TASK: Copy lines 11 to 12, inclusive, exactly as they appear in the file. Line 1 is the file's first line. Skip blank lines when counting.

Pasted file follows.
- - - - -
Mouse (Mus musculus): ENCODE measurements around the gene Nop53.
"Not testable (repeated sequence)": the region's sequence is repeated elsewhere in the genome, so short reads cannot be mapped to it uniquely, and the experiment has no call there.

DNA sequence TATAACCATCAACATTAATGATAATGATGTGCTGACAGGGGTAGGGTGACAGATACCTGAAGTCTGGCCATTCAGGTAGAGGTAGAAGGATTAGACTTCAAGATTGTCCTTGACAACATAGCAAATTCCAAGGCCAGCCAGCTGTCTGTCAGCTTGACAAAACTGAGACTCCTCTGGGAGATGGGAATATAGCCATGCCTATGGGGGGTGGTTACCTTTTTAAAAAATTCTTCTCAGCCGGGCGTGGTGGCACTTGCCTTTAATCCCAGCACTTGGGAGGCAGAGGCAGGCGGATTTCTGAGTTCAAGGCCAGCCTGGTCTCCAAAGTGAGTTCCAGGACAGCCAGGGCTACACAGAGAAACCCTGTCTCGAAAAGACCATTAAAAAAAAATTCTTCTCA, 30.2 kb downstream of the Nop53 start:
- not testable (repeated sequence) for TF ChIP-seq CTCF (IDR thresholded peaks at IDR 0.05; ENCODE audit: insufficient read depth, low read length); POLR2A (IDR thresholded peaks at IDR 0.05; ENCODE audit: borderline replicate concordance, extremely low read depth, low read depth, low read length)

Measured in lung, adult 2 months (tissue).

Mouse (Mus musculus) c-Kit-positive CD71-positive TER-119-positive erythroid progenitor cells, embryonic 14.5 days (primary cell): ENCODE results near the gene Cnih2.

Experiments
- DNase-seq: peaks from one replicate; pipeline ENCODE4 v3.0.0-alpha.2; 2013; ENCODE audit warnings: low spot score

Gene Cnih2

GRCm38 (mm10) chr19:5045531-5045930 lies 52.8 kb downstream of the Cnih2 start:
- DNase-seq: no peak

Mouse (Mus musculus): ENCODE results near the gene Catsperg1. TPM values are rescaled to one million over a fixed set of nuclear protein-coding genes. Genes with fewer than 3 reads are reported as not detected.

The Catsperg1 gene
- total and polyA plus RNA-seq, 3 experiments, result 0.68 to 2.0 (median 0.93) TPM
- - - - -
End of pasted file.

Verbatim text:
- DNase-seq: no peak

Mouse (Mus musculus): ENCODE results near the gene Catsperg1. TPM values are rescaled to one million over a fixed set of nuclear protein-coding genes. Genes with fewer than 3 reads are reported as not detected.